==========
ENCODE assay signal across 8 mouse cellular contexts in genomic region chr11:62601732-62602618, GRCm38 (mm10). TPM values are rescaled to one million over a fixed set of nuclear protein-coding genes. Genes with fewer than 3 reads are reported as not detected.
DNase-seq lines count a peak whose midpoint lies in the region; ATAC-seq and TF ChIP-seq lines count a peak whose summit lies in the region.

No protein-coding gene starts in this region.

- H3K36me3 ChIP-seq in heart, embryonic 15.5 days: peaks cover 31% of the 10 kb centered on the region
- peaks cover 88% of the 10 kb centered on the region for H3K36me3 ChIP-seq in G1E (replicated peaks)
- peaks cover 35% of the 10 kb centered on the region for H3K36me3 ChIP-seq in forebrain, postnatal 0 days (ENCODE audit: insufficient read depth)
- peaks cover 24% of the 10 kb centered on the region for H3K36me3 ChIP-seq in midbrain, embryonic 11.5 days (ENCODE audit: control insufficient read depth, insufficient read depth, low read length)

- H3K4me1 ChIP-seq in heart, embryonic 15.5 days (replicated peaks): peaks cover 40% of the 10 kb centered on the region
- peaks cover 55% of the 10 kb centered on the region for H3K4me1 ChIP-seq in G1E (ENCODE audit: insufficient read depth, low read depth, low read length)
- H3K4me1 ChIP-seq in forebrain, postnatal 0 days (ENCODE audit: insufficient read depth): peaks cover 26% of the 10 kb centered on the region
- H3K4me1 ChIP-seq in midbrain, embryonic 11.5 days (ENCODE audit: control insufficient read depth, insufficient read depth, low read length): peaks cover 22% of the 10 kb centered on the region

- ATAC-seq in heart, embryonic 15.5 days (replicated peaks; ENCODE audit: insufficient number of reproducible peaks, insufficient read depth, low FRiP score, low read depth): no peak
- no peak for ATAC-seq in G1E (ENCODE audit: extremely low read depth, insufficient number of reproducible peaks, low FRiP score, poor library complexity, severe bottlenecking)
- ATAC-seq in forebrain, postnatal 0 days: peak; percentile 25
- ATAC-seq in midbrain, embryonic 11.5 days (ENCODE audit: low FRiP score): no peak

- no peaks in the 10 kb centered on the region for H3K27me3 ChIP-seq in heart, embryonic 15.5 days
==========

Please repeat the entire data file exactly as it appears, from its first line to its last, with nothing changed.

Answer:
ENCODE assay signal across 8 mouse cellular contexts in genomic region chr11:62601732-62602618, GRCm38 (mm10). TPM values are rescaled to one million over a fixed set of nuclear protein-coding genes. Genes with fewer than 3 reads are reported as not detected.
DNase-seq lines count a peak whose midpoint lies in the region; ATAC-seq and TF ChIP-seq lines count a peak whose summit lies in the region.

No protein-coding gene starts in this region.

- H3K36me3 ChIP-seq in heart, embryonic 15.5 days: peaks cover 31% of the 10 kb centered on the region
- peaks cover 88% of the 10 kb centered on the region for H3K36me3 ChIP-seq in G1E (replicated peaks)
- peaks cover 35% of the 10 kb centered on the region for H3K36me3 ChIP-seq in forebrain, postnatal 0 days (ENCODE audit: insufficient read depth)
- peaks cover 24% of the 10 kb centered on the region for H3K36me3 ChIP-seq in midbrain, embryonic 11.5 days (ENCODE audit: control insufficient read depth, insufficient read depth, low read length)

- H3K4me1 ChIP-seq in heart, embryonic 15.5 days (replicated peaks): peaks cover 40% of the 10 kb centered on the region
- peaks cover 55% of the 10 kb centered on the region for H3K4me1 ChIP-seq in G1E (ENCODE audit: insufficient read depth, low read depth, low read length)
- H3K4me1 ChIP-seq in forebrain, postnatal 0 days (ENCODE audit: insufficient read depth): peaks cover 26% of the 10 kb centered on the region
- H3K4me1 ChIP-seq in midbrain, embryonic 11.5 days (ENCODE audit: control insufficient read depth, insufficient read depth, low read length): peaks cover 22% of the 10 kb centered on the region

- ATAC-seq in heart, embryonic 15.5 days (replicated peaks; ENCODE audit: insufficient number of reproducible peaks, insufficient read depth, low FRiP score, low read depth): no peak
- no peak for ATAC-seq in G1E (ENCODE audit: extremely low read depth, insufficient number of reproducible peaks, low FRiP score, poor library complexity, severe bottlenecking)
- ATAC-seq in forebrain, postnatal 0 days: peak; percentile 25
- ATAC-seq in midbrain, embryonic 11.5 days (ENCODE audit: low FRiP score): no peak

- no peaks in the 10 kb centered on the region for H3K27me3 ChIP-seq in heart, embryonic 15.5 days